Greater Oklahoma City is in the geographic center of North America equidistant from the east and west coasts and major trade partners of Canada and Mexico. The ten county region is at the crossroads of the U.S., sitting at the heart of three major national highways on the NAFTA corridor.
There's a reason Greater Oklahoma City is such a great place for business: Location. The ten county region is positioned within a day's drive of the rapidly-growing south-central region (OK, TX, AR, LA) projected to grow more than 44% during the next 25 years.
Oklahoma City and Tulsa remain among the nation's Top 25 strongest housing markets despite the slowdown and recent price weakening, Forbes.com said this week.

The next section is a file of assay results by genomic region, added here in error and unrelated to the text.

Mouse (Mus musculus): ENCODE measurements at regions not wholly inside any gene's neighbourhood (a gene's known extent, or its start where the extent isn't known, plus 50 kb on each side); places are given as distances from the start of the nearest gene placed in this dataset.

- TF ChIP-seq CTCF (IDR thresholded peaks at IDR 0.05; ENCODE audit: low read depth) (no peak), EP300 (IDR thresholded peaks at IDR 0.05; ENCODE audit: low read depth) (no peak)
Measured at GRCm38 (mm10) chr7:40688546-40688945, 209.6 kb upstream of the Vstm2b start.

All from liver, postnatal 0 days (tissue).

It's relatively good news when, as the business news Web site reported, "not one metro area will see prices increase before the end of this year." Forbes projected home values to drop 1.1 percent in Tulsa and 2.8 percent in Oklahoma City this year.
It's the second time in less than a year Forbes.com has spotlighted Oklahoma for economic strength. In May, Forbes called Oklahoma City the most "recession-proof" city in the country, based on its relatively sturdy housing and energy sectors.
"It's a good dose of B-12 going into what I'm sure will be a very somber session of. . .board meetings and seminars this week at the International Builders Show (in Las Vegas)," said Jeff Click, president of the Central Oklahoma Home Builders Association.
Judy Lindsay, president of the Oklahoma City Metro Association of Realtors, said Oklahoma City values won't slump much because they didn't boom much. "It also stands to reason that due to the economic conditions that have developed not only nationally, but internationally, even a market like ours will see some mild decreases in property values in 2009," she said.